is held perpendicular to the ﬂow. In this conﬁguration, it is trimmed to provide the counter gravity forces

equivalent to the aircraft weight. The propulsive power is then obtained by subtracting the power required

by the main rotor shaft perpendicular to the ﬂow to the power in trim. Finally, the thrust produced by the

tail rotor, as shown in Fig. 12(c) allows the measurement of the required moment to be produced by the

cycloidal rotors.

0

100

200

300

400

500

600

0 0.05 0.1 0.15 0.2 0.25 0.3 0.35

Power (kW)

Advance Ratio

Total

Main Rotor

Tail Rotor

(a) Helicopter model in trim.

0

100

200

300

400

500

600

0 0.05 0.1 0.15 0.2 0.25 0.3 0.35

Power (kW)

Advance Ratio

Regular Trim

Lift Only

Propulsion Only

(b) Main rotor at null pitch angle.

0.6

0.8

1

1.2

1.4

1.6

0 0.05 0.1 0.15 0.2 0.25 0.3 0.35

Lateral Thrust (kN)

Advance Ratio

(c) Tail rotor lateral thrust.

Figure 12. Power and thrust ﬁgures of the BO105 rotors.

6.2. Modiﬁed Aircraft

In order to evaluate the eﬃciency of the modiﬁed aircraft design, the ﬁgures obtained from the BO105 model

are used. The total power consumed by the modiﬁed aircraft consists of the sum from the left and right

cycloidal rotors and the main rotor used to generate only lift. The non-modiﬁed analytical model was used

for the simulations presented in this section. An optimization procedure using a Nelder-Mead algorithm

allows ﬁnding an optimal operating point. The points found are considered to be local optima.

A range of parameters were allowed to change during the optimization process. They are shown in Table 4.

The maximum angle of attack encountered by the blade was limited to 13.06◦. This is essential when using

Table 4. Cycloidal rotors optimization properties.

Radius R(m) Dist. dL+dR(m) Chord c(m) N. of blades NAng. vel. Ω (RPM)

Lower lim. 0.1 0.5 0.05 3 20

Upper lim. 1.275 9.5 0.5 12 2000

an analytical model which relies on a constant slope lift coeﬃcient. According to reliable airfoil data, lift

generation remains constant until 14.14◦and then drops rapidly. The maximum angle of attack is calculated

from Eq. (22) with γ= 0 and β=π/2. Combining it with Eq. (29) truncated at the ﬁrst harmonic term and

Eq. (50), Eq. (22) becomes,

α≃θo+θccos(Ψ) + θssin(Ψ) −λsin(Ψ −π/2) + µcos Ψ ≃θo(1 −(µ+λ) sin Ψ) + (θc+λ+µ) cos Ψ (66)

where the factor of θoindicates that the collective pitch should be zero. The maximum and minimum values

of the factor of cos(Ψ) correspond to Ψ = 0, π. Thus, a non null θoat these values of Ψ can only increase the

maximum angle of attack.

The maximum allowed distance between the centers of the two cycloidal rotors was 8.25 m and was

chosen as such in order to prevent the cycloidal apparatus from extending too far beyond the main rotor.

The maximum distance is derived from

dL+dR

2+b

2= 2(dL+dR)−LW≤DMR (67)

where DMR = 9.84 m is the main rotor diameter, LWis the width of the skids, and dLand dRare the

lateral distances between the center of the helicopter and the midpoint of the left and right cycloidal rotors,

respectively. Each rotor uses NACA0012 airfoils; the rotor radii were limited to avoid contact with the ground

or the main rotor. The maximum tip velocity at maximum forward velocity was limited to Mach 0.85.

The ﬁrst optimization lead to the data presented for a span of 7 m in Table 5and gives the results shown

in Figs. 13(a) to 13(c). These take into account the power saved by the main rotor. No longer having to

provide forward thrust does not require its shaft to be tilted forward. In this design, the main rotor only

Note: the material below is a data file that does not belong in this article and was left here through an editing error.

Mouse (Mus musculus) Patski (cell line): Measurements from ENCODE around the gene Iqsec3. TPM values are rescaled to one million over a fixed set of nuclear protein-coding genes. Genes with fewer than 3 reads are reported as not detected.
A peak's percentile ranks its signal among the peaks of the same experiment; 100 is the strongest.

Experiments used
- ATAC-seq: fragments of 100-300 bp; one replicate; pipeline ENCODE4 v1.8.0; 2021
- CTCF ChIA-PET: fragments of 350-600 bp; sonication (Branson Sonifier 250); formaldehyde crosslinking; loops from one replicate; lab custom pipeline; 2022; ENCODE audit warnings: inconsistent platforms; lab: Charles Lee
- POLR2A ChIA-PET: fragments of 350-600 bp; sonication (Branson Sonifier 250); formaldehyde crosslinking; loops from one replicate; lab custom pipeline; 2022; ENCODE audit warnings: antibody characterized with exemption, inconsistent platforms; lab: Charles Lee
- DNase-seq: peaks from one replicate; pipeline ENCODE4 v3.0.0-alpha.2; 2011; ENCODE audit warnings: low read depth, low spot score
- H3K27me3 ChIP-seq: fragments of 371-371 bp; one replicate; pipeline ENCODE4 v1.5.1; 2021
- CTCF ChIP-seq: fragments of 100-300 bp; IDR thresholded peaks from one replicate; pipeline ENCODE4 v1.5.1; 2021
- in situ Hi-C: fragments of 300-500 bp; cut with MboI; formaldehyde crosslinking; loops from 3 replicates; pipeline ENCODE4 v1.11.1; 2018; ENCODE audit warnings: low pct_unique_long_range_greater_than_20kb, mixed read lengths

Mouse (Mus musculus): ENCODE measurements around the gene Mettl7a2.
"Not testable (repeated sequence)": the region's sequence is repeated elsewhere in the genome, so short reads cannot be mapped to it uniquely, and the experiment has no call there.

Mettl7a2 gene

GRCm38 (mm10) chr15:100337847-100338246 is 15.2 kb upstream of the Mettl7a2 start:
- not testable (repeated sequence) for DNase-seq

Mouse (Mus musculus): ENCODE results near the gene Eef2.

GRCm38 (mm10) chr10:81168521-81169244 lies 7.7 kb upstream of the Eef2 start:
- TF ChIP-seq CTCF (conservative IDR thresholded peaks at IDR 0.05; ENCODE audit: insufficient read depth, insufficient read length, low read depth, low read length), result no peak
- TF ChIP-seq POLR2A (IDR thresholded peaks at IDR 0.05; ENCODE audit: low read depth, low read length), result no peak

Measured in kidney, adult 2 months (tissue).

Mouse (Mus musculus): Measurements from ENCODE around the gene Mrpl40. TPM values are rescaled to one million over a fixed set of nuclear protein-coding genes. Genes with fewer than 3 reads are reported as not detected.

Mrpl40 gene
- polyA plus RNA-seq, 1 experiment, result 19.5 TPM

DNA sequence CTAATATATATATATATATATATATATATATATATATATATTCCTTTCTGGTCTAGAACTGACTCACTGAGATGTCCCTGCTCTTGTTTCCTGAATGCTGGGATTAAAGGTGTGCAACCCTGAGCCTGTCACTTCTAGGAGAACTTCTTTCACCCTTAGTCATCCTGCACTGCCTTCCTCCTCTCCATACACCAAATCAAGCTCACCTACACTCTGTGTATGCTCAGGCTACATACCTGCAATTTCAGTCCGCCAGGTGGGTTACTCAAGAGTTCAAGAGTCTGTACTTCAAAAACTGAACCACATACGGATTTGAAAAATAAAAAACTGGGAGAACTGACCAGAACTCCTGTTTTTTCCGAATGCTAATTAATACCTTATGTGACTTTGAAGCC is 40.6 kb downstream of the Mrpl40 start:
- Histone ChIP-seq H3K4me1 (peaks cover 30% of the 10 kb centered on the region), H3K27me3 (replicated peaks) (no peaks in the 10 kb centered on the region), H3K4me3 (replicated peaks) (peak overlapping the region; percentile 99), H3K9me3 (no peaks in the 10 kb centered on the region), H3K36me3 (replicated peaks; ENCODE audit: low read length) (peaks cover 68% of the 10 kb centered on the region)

pitches in order to balance the center of mass oﬀset. Figures 13(b) and 13(c) show the provided thrust and

anti-torque of cycloidal rotors and of the main or tail rotor, respectively. As required, the resulting torques

and thrusts for both the original helicopter and the proposed design are equal.

200

250

300

350

400

450

500

550

600

0 0.05 0.1 0.15 0.2 0.25 0.3 0.35

Power (kW)

Advance Ratio

Original Bo105

Proposed Design

(a) Total power vs original BO105.

-1

0

1

2

3

4

0 0.05 0.1 0.15 0.2 0.25 0.3 0.35

Propulsive Thrust (kN)

Advance Ratio

Original Bo105

Cycloidal Rotor (left)

Cycloidal Rotor (right)

Cycloidal Rotor (total)

(b) Propulsive thrust.

-5

0

5

10

15

0 0.05 0.1 0.15 0.2 0.25 0.3 0.35

Anti-Torque (kN m)

Advance Ratio

Original Bo105

Cycloidal Rotor (left)

Cycloidal Rotor (right)

Cycloidal Rotor (total)

(c) Anti-torque.

Figure 13. Modiﬁed aircraft design performance characteristics.

The angular velocity of the cycloidal rotors was not allowed to vary when changing advance ratio or

ﬂight regime. The pitch was restrained to single harmonic variation. The two cycloidal rotors had identical

geometry. The optimization process also led to the realization that, in order to keep a larger chord, the blade

number has to be minimized. Thus, it was set to N= 3 for the further optimization steps. The resulting

vehicle is larger than the original helicopter and it was thus chosen to constrain the maximum center to center

lateral width so as to obtain smaller rotor spans. The resulting geometries are shown in Table 5and their

corresponding power consumptions in Fig. 14. The maximum forward ﬂight velocity is limited to 72 m/s

because above that velocity it becomes nearly impossible to trim the helicopter tail rotor to provide a lateral

force large enough to oﬀset the main rotor torque. This velocity also brings the tip of the advancing blade

into the transonic regime (Mach 0.85 is reached).

Table 5. Optimization results.

Span b(m) 7.00 6.47 3.44 1.93

Chord c(cm) 35 79 14 9.8

Radius R(m) 1.25 1.27 1.21 1.24

Angular velocity Ω (RPM) 400 375 820 1310

Number of blades N3 3 3 3

6.3. Variable Angular Velocity

A quick study was conducted to understand whether a variable angular velocity could make the cycloidal

rotors more eﬃcient. This would make sense if they were powered, for example, by electric motors. It is

reasonable to assume that the angular velocity of the rotors could be controlled independently and vary with

200